Then you can return to the panning knobs a little later when most of the mix is finished, and your only task is to create a wide stereo image.
If you like to be experimental and want a tool to measure the balance for you – you should download a free balancing plugin.
5. Add Compression to Give Your mix Punch and Energy
Compression gives you more energy/punch as well as leveling out the volume differences in the mix.
In other words, it gains the lows and reduces the peaks, reducing the distance between quiet and loud sounds.
This is way too often neglected by many or used in a bad way (like over-compression).
Just don’t use too much compression. Apply it to certain areas in your mix. It should not be too present in your final mix, so focus on subtle changes.
Do you struggle with understanding what the different mechanics of the compressor do? Here goes:
- Threshold – This determines how loud the sound can go before the compression kicks in.
- Ratio – The ratio determines how much that will get compressed when the threshold is reached.
- Gain – The gain is intended to be a function that makes up for the volume loss you will get when you compress the sound. For example, if you reduce the sound by -6 decibels, you should use the gain know to add + 6.
- Knee – There are sounds above the threshold too. And this is where the knee operates. If you choose to have a soft knee, the sounds above the threshold will get compressed in a longer, smoother way than if you choose a hard knee.
- Attack – This knob determines how fast the compression kicks in after peaking past the threshold.
A quick tip: If you are still struggling to understand how the compressor is used, I recommend that you play around with different presets that come with the compressor plugin in your DAW.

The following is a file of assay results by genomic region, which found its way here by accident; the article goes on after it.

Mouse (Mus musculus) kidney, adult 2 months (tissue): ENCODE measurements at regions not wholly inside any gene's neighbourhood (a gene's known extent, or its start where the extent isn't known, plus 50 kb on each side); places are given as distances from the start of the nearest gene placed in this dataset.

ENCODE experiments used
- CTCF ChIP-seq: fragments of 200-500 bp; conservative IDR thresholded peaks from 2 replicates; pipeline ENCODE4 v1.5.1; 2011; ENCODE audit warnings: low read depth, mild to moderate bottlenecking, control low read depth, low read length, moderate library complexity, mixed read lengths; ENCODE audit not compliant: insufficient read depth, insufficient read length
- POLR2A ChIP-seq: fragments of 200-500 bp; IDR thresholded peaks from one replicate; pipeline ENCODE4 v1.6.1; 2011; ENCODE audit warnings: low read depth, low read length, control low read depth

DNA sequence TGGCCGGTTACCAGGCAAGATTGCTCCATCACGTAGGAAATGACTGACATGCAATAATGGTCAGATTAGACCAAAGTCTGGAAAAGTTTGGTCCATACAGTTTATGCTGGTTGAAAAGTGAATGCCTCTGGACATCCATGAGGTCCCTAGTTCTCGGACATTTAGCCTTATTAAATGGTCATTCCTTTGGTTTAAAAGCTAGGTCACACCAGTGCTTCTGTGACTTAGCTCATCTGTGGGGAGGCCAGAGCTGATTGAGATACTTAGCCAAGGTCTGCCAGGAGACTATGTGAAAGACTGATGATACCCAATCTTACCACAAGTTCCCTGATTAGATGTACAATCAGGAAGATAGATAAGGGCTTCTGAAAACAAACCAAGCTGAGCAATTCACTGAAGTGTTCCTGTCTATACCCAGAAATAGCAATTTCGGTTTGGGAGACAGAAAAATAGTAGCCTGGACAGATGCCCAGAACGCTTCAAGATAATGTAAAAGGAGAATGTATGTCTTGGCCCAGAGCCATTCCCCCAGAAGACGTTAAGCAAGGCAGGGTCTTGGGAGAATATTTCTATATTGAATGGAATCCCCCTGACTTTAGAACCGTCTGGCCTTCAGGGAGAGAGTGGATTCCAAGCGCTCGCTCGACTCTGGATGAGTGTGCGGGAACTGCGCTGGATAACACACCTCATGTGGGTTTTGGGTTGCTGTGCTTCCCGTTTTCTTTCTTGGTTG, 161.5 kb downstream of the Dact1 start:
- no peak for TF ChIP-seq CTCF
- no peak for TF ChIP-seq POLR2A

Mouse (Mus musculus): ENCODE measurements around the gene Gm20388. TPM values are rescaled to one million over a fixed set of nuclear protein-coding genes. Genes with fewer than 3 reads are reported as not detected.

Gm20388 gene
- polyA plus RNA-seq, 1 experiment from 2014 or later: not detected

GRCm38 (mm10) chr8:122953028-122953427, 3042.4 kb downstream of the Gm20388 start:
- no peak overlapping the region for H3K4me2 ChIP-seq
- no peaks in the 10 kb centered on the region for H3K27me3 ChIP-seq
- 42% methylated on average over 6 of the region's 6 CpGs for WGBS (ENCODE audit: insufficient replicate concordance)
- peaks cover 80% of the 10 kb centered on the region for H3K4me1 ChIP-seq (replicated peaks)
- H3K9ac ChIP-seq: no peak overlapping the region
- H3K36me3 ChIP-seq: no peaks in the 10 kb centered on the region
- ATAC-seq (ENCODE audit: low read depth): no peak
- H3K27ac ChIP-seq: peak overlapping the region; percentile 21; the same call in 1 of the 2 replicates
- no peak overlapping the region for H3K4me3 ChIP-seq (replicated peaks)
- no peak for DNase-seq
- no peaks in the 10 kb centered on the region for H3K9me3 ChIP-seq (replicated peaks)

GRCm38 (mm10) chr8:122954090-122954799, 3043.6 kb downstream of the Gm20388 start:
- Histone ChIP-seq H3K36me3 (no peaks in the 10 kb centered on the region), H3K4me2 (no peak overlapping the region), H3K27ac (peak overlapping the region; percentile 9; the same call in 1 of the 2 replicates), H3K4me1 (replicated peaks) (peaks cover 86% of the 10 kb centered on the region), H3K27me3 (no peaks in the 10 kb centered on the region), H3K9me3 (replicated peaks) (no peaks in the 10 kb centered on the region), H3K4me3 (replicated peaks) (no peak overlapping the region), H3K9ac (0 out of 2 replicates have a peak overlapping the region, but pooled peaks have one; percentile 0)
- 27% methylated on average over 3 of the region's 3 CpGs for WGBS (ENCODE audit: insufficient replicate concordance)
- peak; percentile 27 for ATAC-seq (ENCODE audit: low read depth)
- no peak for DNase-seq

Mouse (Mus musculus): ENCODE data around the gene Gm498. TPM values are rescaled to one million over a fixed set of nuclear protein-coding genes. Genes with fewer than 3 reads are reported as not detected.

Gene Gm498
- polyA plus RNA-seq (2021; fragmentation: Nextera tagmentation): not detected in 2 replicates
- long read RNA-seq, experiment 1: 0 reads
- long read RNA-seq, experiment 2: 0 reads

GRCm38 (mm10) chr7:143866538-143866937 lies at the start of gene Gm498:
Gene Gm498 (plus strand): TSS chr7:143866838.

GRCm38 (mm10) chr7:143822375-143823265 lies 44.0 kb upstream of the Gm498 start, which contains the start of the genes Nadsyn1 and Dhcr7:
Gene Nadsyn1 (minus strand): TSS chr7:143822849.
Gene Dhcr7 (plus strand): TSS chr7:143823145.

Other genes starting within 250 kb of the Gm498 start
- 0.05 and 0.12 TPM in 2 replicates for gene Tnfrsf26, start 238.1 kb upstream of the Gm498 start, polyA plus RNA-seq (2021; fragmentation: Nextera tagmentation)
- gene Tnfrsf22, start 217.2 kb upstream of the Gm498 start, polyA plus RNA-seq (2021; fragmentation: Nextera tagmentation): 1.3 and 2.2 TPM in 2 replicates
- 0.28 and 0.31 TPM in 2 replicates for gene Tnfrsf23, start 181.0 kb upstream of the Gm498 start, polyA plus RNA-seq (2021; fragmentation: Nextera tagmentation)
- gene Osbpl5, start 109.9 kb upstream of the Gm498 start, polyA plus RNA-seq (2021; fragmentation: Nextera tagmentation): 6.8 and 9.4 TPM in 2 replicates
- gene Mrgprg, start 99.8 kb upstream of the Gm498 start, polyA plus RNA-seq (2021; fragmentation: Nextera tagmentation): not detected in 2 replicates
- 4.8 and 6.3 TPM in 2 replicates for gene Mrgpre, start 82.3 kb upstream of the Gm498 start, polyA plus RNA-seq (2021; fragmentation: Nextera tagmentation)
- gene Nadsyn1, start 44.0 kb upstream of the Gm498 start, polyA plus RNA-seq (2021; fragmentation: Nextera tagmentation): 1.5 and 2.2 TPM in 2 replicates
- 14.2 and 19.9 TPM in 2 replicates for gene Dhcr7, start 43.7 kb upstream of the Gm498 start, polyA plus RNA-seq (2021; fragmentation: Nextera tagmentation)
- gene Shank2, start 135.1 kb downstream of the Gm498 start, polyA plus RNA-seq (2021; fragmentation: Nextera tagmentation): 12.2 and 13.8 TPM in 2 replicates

6. Make your mix come alive with reverb
Adding reverb to your tracks has several benefits:
- Reverb softens out hard, loud instruments like brass instruments.
- It also creates a more spacious sound
- Reverb makes a dry recording feel alive and interesting
But beware! If you put too much reverb on all of your tracks, your mix could get muddy and lose the clarity you so eagerly strive to achieve.
Personally, I tend to use reverb more sparingly on the drums, bass, and vocals.
7. Getting a wide stereo image
We already discussed in point 4 how important it is to wait with the panning function, to keep a well-balanced mix.
And if you have done the job correctly up until this point, your mix should already sound pretty good.
However, now it is time to focus on creating a wide, great stereo image.
Here is a simple template that you should always stick to as best as you can:
- Drums, bass, kicks, vocals, and lead instruments (like a solo guitar) should always be in the center!
- High strings like viola and violins should be on the left.
- Double basses and cellos on the right
- Try to do a hard panning on the acoustic rhythm guitars plus add a widener to them to make them really wide.
Sometimes, you might struggle to make every single track easily audible in your mix. And it is not always the volume that is too low.
Experimenting with the panning and changing the placement of the track could be the solution to make it audible.
8. Remove something from your mix
Believe it or not – often you will benefit greatly by removing a track from your mix! It is easy to add layer upon layer when you record your music (especially if you work a lot with MIDI).
So, just by removing one track, your mix could suddenly sound like a totally different song and make a greater emotional impact.
9. Adjust the automation to make your mix breathe
Automation is a trick up your sleeve that really could raise your mix to a whole new level.
What automation primarily does, is make your mix breathe and feel alive. Also, it tightens up the different sections of your song.
For example, if you have a lead vocal that will enter right after the guitar solo is finished, you might fade the guitar’s volume so it seamlessly makes room for the human voice to shine.
If you want a deeper understanding of automation, you should check out this very helpful guide by Izotope.
10. Keep it simple
And lastly – keep it simple. Don’t be tempted to do too much with your recording.
Follow all the steps above, but do every single one of them sparingly. After all, you want to improve and enhance the original recording in the finished mix – not create something totally different.
The following three points are your main goals for the mixing phase:
- All the sounds in your mix should be easy to hear when played.
- Some instruments (the lead guitar, lead vocals, etc.) are more important than others and should be louder than the rest.
- How your mix sounds as a whole is the most important thing.
Now you know the very basics of the mixing stage. Apply the tips today and you will get instantly better results!